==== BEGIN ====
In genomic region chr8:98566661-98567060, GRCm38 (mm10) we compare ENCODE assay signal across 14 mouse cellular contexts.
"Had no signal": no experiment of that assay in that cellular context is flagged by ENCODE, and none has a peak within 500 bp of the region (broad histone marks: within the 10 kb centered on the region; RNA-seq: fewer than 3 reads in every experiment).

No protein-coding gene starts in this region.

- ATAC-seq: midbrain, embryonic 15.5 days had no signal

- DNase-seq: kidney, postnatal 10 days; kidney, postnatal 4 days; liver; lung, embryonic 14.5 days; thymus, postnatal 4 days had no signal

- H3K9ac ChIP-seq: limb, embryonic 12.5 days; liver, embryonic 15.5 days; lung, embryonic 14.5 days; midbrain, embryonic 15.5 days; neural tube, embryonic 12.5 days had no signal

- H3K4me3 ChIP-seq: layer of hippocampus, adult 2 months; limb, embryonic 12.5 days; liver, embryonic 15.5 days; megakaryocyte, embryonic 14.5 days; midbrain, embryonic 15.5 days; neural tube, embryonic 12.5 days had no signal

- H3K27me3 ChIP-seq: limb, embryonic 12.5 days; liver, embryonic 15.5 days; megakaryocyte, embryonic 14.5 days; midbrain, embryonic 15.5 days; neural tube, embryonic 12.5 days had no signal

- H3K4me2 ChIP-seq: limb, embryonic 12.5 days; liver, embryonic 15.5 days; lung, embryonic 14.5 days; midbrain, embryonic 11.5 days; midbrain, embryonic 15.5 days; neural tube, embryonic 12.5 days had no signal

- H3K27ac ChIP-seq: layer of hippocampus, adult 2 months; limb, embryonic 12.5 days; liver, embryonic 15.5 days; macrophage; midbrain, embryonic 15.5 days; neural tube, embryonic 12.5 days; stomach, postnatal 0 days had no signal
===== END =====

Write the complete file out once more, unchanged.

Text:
In genomic region chr8:98566661-98567060, GRCm38 (mm10) we compare ENCODE assay signal across 14 mouse cellular contexts.
"Had no signal": no experiment of that assay in that cellular context is flagged by ENCODE, and none has a peak within 500 bp of the region (broad histone marks: within the 10 kb centered on the region; RNA-seq: fewer than 3 reads in every experiment).

No protein-coding gene starts in this region.

- ATAC-seq: midbrain, embryonic 15.5 days had no signal

- DNase-seq: kidney, postnatal 10 days; kidney, postnatal 4 days; liver; lung, embryonic 14.5 days; thymus, postnatal 4 days had no signal

- H3K9ac ChIP-seq: limb, embryonic 12.5 days; liver, embryonic 15.5 days; lung, embryonic 14.5 days; midbrain, embryonic 15.5 days; neural tube, embryonic 12.5 days had no signal

- H3K4me3 ChIP-seq: layer of hippocampus, adult 2 months; limb, embryonic 12.5 days; liver, embryonic 15.5 days; megakaryocyte, embryonic 14.5 days; midbrain, embryonic 15.5 days; neural tube, embryonic 12.5 days had no signal

- H3K27me3 ChIP-seq: limb, embryonic 12.5 days; liver, embryonic 15.5 days; megakaryocyte, embryonic 14.5 days; midbrain, embryonic 15.5 days; neural tube, embryonic 12.5 days had no signal

- H3K4me2 ChIP-seq: limb, embryonic 12.5 days; liver, embryonic 15.5 days; lung, embryonic 14.5 days; midbrain, embryonic 11.5 days; midbrain, embryonic 15.5 days; neural tube, embryonic 12.5 days had no signal

- H3K27ac ChIP-seq: layer of hippocampus, adult 2 months; limb, embryonic 12.5 days; liver, embryonic 15.5 days; macrophage; midbrain, embryonic 15.5 days; neural tube, embryonic 12.5 days; stomach, postnatal 0 days had no signal